On first opening the book I noticed "admiration and gratitude" and took the picture accordingly, and wondered if it was inviting me to get back into writing a daily gratitude log to get me into noticing all the good things I already have in my life. Which links to the post from Window 10.

As I posted the image here I noticed "single-minded" and think that feels aligns with the earlier comment about focusing on what needs to get done - especially with Christmas approaching! What can be left until January, and what needs to done before I leave for my Festive break?
Hmmm ... what have I forgotten I wonder because if "A Christmas tree isn't complete without angels" then what essential component have I forgotten in the current situation - gratitude possibly? communication? respect? a grin?  hmmmm or patience perhaps :-)
"Couldn't have met in a better place" is perhaps reminding us about choosing the right place for what ever we have in mind to take place, or perhaps a reminder to oil the hinges to stop it skreeking!
"What a tangle" reminds us to untangle that which is tangled. Certainly not to keep skipping, but to put the skipping rope down and then decide what to do.
"He shed a shed a few drops of water on them from it, and their good humour was restored" Not sure this is suggesting we take to drink, but it is suggesting we find some means of restoring ours or other people's good humour.
"The knife sharpener" reminds me of Steven Covey's 7th habit of sharpening the saw. ie "preserving and enhancing the greatest asset you have - you".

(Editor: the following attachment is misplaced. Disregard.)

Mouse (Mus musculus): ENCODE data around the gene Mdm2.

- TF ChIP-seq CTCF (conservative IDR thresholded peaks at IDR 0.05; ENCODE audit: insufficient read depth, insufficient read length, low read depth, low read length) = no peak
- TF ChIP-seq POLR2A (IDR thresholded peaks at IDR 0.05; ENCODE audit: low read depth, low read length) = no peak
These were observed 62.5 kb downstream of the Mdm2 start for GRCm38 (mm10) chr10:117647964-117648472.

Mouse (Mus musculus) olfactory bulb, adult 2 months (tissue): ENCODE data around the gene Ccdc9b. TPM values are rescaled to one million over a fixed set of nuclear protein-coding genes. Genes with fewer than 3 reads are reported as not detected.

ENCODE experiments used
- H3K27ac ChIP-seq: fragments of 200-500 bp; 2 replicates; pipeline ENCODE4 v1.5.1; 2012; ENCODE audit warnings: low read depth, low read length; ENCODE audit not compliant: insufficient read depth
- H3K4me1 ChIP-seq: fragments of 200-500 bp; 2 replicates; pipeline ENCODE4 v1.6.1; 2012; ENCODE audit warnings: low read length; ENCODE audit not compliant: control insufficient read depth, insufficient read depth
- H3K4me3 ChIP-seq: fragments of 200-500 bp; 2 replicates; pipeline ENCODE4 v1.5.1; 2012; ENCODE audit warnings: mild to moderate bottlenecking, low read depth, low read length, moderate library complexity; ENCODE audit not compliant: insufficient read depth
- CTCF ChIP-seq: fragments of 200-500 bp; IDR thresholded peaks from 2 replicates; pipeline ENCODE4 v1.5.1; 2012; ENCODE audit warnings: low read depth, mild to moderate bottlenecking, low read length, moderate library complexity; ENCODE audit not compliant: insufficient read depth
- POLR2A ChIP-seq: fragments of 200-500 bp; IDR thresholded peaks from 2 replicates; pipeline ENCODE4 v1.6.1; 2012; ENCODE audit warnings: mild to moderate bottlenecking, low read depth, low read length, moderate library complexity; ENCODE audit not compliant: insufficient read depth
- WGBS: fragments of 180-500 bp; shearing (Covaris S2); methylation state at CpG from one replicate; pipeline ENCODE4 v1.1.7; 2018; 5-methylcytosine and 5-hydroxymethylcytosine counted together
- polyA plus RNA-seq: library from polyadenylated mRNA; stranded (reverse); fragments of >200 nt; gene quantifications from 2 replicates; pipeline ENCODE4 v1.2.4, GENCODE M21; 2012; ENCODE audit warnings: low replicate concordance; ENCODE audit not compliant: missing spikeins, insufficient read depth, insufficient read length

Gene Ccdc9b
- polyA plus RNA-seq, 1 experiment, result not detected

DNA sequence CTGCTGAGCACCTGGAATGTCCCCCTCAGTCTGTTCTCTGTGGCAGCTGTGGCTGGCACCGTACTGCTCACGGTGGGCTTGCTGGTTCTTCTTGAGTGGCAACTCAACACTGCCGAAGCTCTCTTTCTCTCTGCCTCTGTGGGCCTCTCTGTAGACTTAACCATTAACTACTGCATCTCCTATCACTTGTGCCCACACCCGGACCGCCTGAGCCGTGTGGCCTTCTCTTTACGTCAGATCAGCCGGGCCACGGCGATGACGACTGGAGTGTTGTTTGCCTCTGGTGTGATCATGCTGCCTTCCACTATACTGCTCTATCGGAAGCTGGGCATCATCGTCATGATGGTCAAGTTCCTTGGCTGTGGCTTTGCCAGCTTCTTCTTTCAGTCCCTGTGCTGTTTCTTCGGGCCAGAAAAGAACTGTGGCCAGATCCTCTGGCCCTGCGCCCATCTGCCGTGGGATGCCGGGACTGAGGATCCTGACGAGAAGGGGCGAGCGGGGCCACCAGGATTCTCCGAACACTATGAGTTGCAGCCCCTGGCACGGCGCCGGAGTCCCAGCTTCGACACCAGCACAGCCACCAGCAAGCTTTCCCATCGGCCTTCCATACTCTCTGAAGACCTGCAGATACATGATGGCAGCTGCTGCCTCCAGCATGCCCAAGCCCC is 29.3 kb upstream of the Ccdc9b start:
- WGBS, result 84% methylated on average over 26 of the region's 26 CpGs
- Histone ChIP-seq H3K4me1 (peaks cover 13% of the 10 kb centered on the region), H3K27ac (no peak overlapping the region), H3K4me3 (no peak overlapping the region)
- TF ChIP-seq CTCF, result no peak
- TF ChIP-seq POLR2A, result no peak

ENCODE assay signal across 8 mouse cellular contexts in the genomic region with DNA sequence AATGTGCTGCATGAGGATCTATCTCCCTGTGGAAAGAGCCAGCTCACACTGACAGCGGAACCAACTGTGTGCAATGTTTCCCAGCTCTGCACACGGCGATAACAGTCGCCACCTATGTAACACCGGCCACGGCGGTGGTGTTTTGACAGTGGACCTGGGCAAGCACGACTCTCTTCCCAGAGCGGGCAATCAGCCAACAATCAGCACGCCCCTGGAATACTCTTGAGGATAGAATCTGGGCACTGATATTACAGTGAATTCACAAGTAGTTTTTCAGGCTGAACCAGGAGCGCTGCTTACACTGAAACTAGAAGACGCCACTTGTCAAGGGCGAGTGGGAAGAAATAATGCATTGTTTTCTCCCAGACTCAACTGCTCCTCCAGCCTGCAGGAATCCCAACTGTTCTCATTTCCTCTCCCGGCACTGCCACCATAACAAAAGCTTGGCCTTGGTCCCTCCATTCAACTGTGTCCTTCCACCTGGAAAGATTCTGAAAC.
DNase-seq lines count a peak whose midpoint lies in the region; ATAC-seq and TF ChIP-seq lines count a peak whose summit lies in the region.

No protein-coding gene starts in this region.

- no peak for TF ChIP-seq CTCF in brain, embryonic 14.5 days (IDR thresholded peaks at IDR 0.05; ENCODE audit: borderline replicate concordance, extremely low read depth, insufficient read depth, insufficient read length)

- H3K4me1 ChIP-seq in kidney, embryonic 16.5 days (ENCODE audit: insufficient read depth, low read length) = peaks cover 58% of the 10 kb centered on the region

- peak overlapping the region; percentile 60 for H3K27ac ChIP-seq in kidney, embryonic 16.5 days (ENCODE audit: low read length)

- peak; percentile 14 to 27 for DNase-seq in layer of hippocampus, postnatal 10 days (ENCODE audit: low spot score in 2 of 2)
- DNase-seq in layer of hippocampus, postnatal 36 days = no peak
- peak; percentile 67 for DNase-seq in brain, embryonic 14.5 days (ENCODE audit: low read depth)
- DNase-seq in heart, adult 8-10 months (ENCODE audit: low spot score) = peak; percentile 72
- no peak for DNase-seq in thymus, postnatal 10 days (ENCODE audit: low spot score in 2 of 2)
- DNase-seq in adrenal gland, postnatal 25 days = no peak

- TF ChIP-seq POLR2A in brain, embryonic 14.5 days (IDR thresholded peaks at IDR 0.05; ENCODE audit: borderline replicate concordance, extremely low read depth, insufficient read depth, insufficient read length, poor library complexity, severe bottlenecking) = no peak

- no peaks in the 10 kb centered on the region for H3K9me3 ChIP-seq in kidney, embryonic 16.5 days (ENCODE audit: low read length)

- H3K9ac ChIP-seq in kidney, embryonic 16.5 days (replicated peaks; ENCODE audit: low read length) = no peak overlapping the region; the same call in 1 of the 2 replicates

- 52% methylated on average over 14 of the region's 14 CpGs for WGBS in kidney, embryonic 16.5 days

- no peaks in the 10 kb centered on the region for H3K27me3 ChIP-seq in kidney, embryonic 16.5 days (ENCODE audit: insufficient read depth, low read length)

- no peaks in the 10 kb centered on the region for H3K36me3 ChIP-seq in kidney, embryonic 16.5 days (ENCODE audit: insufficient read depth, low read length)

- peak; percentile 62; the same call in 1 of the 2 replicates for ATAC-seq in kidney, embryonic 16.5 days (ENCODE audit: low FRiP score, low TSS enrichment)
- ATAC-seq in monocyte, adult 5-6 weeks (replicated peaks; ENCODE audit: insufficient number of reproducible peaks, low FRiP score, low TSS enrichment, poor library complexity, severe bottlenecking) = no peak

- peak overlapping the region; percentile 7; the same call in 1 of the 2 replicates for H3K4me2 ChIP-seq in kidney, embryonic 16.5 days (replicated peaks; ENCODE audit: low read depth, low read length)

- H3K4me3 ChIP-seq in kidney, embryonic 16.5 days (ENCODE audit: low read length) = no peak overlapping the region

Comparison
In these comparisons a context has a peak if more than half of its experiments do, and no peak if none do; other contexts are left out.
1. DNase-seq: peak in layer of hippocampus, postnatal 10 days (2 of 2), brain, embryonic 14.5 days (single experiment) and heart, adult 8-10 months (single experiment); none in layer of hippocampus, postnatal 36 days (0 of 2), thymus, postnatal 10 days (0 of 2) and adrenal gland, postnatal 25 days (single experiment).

"Simplicity lends itself to all sorts of approaches"

In short, I'm taking away the need to:
  • Stop and put everything down first
  • Focus on the task in hand
  • Have patience
  • Access an appropriate state of mind and body for the task in hand
  • Ensure the environment supports the desired outcome
  • Keep things simple, decide what needs to be done now and what can wait 
  • Focus on what I'm good at 
Obvious perhaps, and yet isn't it the obvious things staring us in the face that we're ignoring that can often make the difference?

What did you take away from this exploration of a few festive reads?

Alison Smith
Unlocking procurement potential - using conventional and unconventional tools
Procurement and Business Speaker, Coach, Trainer, & Facilitator
alison@alisonsmith.eu +44 (0)7770 538159

Earlier in the year I applied some of the unconventional tools shared in this series of advent posts to common procurement challenges - more here.